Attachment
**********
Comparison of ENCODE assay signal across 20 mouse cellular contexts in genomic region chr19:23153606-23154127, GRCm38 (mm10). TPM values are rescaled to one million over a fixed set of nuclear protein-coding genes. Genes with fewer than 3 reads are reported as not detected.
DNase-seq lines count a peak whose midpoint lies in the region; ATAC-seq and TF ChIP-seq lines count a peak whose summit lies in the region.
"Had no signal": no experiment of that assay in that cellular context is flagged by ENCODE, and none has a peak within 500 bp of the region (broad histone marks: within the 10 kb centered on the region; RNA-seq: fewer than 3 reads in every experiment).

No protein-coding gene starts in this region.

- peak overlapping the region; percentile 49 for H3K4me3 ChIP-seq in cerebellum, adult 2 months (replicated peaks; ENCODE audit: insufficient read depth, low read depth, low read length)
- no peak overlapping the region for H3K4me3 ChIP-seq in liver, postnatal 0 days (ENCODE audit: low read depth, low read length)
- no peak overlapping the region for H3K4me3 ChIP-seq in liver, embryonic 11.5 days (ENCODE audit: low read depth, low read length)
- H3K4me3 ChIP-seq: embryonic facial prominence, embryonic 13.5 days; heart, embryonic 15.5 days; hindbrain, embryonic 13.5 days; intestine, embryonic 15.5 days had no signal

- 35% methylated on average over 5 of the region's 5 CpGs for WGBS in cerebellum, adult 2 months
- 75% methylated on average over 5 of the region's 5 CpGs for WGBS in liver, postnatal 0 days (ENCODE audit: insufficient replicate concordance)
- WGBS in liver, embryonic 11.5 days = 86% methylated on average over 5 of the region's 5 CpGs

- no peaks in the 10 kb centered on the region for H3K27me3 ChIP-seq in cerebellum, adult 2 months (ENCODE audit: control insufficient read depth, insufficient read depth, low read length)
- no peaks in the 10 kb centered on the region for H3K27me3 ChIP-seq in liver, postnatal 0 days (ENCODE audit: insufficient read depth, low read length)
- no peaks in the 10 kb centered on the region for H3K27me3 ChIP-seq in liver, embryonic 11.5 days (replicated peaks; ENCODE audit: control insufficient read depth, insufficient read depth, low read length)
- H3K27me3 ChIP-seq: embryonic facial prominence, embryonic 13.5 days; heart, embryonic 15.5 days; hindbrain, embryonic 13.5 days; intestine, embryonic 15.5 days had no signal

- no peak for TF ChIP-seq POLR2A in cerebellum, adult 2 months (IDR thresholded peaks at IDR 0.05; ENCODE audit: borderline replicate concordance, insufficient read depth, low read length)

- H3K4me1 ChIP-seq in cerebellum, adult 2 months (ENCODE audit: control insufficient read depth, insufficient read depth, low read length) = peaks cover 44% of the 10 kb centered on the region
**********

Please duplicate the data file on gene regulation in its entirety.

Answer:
Comparison of ENCODE assay signal across 20 mouse cellular contexts in genomic region chr19:23153606-23154127, GRCm38 (mm10). TPM values are rescaled to one million over a fixed set of nuclear protein-coding genes. Genes with fewer than 3 reads are reported as not detected.
DNase-seq lines count a peak whose midpoint lies in the region; ATAC-seq and TF ChIP-seq lines count a peak whose summit lies in the region.
"Had no signal": no experiment of that assay in that cellular context is flagged by ENCODE, and none has a peak within 500 bp of the region (broad histone marks: within the 10 kb centered on the region; RNA-seq: fewer than 3 reads in every experiment).

No protein-coding gene starts in this region.

- peak overlapping the region; percentile 49 for H3K4me3 ChIP-seq in cerebellum, adult 2 months (replicated peaks; ENCODE audit: insufficient read depth, low read depth, low read length)
- no peak overlapping the region for H3K4me3 ChIP-seq in liver, postnatal 0 days (ENCODE audit: low read depth, low read length)
- no peak overlapping the region for H3K4me3 ChIP-seq in liver, embryonic 11.5 days (ENCODE audit: low read depth, low read length)
- H3K4me3 ChIP-seq: embryonic facial prominence, embryonic 13.5 days; heart, embryonic 15.5 days; hindbrain, embryonic 13.5 days; intestine, embryonic 15.5 days had no signal

- 35% methylated on average over 5 of the region's 5 CpGs for WGBS in cerebellum, adult 2 months
- 75% methylated on average over 5 of the region's 5 CpGs for WGBS in liver, postnatal 0 days (ENCODE audit: insufficient replicate concordance)
- WGBS in liver, embryonic 11.5 days = 86% methylated on average over 5 of the region's 5 CpGs

- no peaks in the 10 kb centered on the region for H3K27me3 ChIP-seq in cerebellum, adult 2 months (ENCODE audit: control insufficient read depth, insufficient read depth, low read length)
- no peaks in the 10 kb centered on the region for H3K27me3 ChIP-seq in liver, postnatal 0 days (ENCODE audit: insufficient read depth, low read length)
- no peaks in the 10 kb centered on the region for H3K27me3 ChIP-seq in liver, embryonic 11.5 days (replicated peaks; ENCODE audit: control insufficient read depth, insufficient read depth, low read length)
- H3K27me3 ChIP-seq: embryonic facial prominence, embryonic 13.5 days; heart, embryonic 15.5 days; hindbrain, embryonic 13.5 days; intestine, embryonic 15.5 days had no signal

- no peak for TF ChIP-seq POLR2A in cerebellum, adult 2 months (IDR thresholded peaks at IDR 0.05; ENCODE audit: borderline replicate concordance, insufficient read depth, low read length)

- H3K4me1 ChIP-seq in cerebellum, adult 2 months (ENCODE audit: control insufficient read depth, insufficient read depth, low read length) = peaks cover 44% of the 10 kb centered on the region